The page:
Small business loans are hard to come by these days. Not as hard to come by as they were during the recession, but still more elusive than before the economy collapsed.
The Small Business Administration just tried to make it a little bit easier.
The agency, which supports billions of dollars in small-business lending each year, on Monday implemented several new rules easing and eliminating some of the restrictions on its most popular loan programs. In large part, the revisions are meant to simplify the application process for small-business borrowers and give banks more flexibility in the way they structure their loan products.
Most of the changes will affect the agency’s 7(a) and 504 loan programs. The former is the SBA’s most basic loan offering, in which a bank generally provides all of the financing, while the agency pledges to pay back a certain portion in the event the borrower defaults.
Meanwhile, 504 loans, which are intended for real estate or machinery purchases, consist of financing split between a bank and a Certified Development Company. Regulated by the SBA, CDCs are nonprofits that raise their share of funds by buying government bonds.
Ann Marie Mehlum, who heads the agency’s office of capital access says her team is changing some of the rules in an effort to “expand program eligibility and improve access to capital for small businesses.” More small business loans, agency officials say, should translate into more small business jobs and a stronger economy.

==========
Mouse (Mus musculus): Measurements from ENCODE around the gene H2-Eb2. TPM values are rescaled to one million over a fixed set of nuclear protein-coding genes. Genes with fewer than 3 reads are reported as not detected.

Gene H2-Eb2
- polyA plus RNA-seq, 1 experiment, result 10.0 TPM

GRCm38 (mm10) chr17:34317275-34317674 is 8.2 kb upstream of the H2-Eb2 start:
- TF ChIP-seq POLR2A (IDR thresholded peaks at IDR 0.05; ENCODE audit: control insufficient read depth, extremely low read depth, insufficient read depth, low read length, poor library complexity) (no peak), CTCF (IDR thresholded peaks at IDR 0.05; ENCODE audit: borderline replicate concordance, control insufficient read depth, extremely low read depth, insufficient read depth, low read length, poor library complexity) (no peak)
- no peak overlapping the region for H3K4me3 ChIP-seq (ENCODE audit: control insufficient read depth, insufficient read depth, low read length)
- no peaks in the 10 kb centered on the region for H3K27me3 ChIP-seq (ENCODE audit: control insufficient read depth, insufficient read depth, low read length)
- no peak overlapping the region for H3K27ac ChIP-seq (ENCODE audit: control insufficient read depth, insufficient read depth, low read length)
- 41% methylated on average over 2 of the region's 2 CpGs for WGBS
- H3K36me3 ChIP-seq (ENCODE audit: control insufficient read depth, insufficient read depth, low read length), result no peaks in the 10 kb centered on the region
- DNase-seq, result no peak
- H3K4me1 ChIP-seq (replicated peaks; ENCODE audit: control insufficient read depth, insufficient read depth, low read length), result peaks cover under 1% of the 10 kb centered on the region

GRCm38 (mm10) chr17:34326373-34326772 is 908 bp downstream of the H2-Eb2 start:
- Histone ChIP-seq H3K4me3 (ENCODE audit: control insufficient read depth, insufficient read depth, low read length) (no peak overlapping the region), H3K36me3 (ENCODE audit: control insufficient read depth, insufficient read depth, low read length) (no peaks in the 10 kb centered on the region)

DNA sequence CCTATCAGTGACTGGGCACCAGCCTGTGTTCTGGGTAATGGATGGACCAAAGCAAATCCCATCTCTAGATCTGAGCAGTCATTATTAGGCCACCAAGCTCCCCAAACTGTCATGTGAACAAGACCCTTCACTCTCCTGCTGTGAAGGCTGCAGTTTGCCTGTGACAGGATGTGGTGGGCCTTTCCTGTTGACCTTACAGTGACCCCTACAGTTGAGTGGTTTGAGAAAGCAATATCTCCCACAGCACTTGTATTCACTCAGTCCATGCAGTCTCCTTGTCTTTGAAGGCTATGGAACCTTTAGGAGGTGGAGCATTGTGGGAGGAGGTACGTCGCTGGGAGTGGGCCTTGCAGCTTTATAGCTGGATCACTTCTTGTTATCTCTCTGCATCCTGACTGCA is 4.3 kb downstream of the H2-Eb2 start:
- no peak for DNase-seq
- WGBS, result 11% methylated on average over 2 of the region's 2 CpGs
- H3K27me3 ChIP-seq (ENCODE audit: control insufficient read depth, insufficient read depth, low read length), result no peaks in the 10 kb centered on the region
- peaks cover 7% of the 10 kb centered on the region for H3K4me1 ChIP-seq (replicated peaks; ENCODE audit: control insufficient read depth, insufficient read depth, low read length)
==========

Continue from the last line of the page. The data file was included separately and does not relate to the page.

So what’s new? Here’s a primer on the changes for small businesses.
No more wealth test
Until now, the SBA required loan applicants to disclose information concerning their individual wealth and personal assets, hoping to weed out employers who already have plenty of financial resources at their disposal and thus shouldn’t need government help to secure a loan.
However, noting that even businesses with wealthy owners can find it difficult to secure a commercial loan, the agency is throwing out that “personal resources” test. Moreover, officials have said that few loan applicants were actually turned down based on that rule, making it more of an administrative hurdle than a practical rule.
Under the 504 program, banks have only been allowed to take as collateral the very property or equipment the loan was intended to finance. If a business owner borrowed money to buy a new fleet of trucks, for example, those trucks had to be the collateral.
Starting Monday, that’s no longer the case. Now, business owners can put up other forms of collateral, be it another physical asset or expected payments, to secure a 504 loan, which could help them secure better terms and lower interest rates on those loans.
More time to organize
Staying with the 504 program, borrowers were previously allowed to include project expenses going back no earlier than nine months before the SBA received their loan application. If you purchased permits to build a new warehouse a year before securing the 504 loan, for example, that expense could not be covered by the loan.
Of course, that limited the amount of time business owners had to organize and get started on a project before they decided whether to pursue an SBA loan. And with some permits and approvals taking several months or even years to secure, that can be tricky.
That rule has now been nixed, too. As long as an expense is tied to the project for which a company secured the 504 loan, the loan can cover it, no matter when it was incurred.
April 22, 2013